Developmental optometrists and vision therapists, please incorporate psychological assistance into your practice for adult strabismics doing VT. The non-visual side effects (nausea, extreme fatigue, motion sickness/vertigo, sensitivity to noise, inability to concentrate, etc, etc) are enough to drive a sane person crazy, not to mention the visual changes of intermittent double vision, moving objects, seeing people with two noses and four eyes, and the changes in depth perception.
I know you are not trained in psychology, but perhaps you could recommend therapists to your patients who are struggling with the changes to their brains and vision. As we rewire our brains, everything is effected in our lives from our vision, interpersonal relationships and way of life. I barely cook anything semi-time consuming anymore because I can't concentrate or I am too tired.
Another thing we all are often at pains to deal with is our history of surgeries, patches, being made fun of, looking like a pirate, being sent to remedial classes or to a retarded pre-school (as in my case), the medical establishment not even telling us about VT for most of our lives etc, etc. The psychological pain and embarrassment runs deep.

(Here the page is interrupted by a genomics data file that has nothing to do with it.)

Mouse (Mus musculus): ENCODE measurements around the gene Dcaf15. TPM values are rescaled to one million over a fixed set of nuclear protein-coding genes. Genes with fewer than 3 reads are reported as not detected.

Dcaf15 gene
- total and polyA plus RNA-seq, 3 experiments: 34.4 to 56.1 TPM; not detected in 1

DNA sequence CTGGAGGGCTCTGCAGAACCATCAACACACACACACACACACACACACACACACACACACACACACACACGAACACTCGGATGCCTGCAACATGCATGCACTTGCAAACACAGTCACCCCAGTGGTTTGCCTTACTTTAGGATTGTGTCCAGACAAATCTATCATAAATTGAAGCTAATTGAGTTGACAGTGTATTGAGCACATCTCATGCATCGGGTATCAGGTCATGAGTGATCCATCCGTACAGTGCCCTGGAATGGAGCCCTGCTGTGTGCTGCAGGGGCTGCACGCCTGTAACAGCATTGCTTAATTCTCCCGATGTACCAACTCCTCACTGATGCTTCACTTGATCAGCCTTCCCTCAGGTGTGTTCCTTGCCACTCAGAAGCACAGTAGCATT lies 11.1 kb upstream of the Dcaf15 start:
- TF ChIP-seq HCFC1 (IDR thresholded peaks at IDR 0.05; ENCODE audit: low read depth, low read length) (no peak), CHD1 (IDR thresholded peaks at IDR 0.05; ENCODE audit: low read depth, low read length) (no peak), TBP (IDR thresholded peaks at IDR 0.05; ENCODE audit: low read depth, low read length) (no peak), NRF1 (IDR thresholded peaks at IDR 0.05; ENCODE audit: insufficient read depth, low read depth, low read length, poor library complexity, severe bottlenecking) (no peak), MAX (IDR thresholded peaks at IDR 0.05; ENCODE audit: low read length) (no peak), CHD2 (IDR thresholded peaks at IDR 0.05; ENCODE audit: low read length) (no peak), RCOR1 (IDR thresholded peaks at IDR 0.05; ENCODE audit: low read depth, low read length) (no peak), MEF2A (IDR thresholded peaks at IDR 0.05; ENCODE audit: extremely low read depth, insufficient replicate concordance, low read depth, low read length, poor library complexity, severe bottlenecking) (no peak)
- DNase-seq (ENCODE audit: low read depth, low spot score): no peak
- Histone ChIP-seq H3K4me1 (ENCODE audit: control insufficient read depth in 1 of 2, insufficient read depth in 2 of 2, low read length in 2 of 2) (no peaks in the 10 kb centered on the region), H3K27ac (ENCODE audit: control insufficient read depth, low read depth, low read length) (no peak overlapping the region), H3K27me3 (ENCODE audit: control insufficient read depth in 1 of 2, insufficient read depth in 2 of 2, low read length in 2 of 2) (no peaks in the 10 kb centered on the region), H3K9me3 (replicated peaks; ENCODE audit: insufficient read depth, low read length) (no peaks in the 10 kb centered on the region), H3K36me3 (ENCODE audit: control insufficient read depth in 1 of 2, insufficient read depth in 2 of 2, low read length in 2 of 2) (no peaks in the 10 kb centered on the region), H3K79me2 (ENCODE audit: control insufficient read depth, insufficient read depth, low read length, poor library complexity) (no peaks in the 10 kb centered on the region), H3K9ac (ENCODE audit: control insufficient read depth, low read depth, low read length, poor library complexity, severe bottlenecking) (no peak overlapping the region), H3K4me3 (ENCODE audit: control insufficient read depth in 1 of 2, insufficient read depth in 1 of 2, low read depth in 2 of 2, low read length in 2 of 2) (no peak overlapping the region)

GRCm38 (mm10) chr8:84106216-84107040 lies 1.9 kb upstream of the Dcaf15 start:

I went to a psychologist and even to a hypnotist for help and I spent most of the time just explaining what it means to do VT and go from flatland to whatever 3D is (not like I can really explain it). It was sort of a waste of time because I wanted help, not be the teacher. I am lucky to have three friends who have done VT but the one amblyope who did progress to 3D vision did the therapy 20 years and barely remembers what he went through. The other two has other issues so they can't always relate. Ironically, the best support I get are from two friends who are former alcoholics and who understand what it is to change one's neural pathways and be and do things differently.
If you know of counselors who are familiar with adults doing VT, please provide their contact info on Sovoto and recommend them to your patients. I am a strong person. I've lived in a former war zone with landmines (Bosnia) and traveled to over 50 countries, but this internal journey to rewire my brain is deeply mined and by far the most difficult journey I've ever been on. My guess is that adults who voluntarily do VT do develop stereovision and not because of an actual need to stabilize their gaze (as was Susan Barry's initial reason to do VT), are self-starters and highly motivated individuals willing to go on an adventure or else they wouldn't pay out of their own pockets for the therapy. Despite our willpower and drive, we have years of psychological pain and emotional scars that get unraveled as we wake up dormant binocular brain cells and tower over your other patients who are under 3 feet (one meter) tall.
Thanks for reading and considering my request.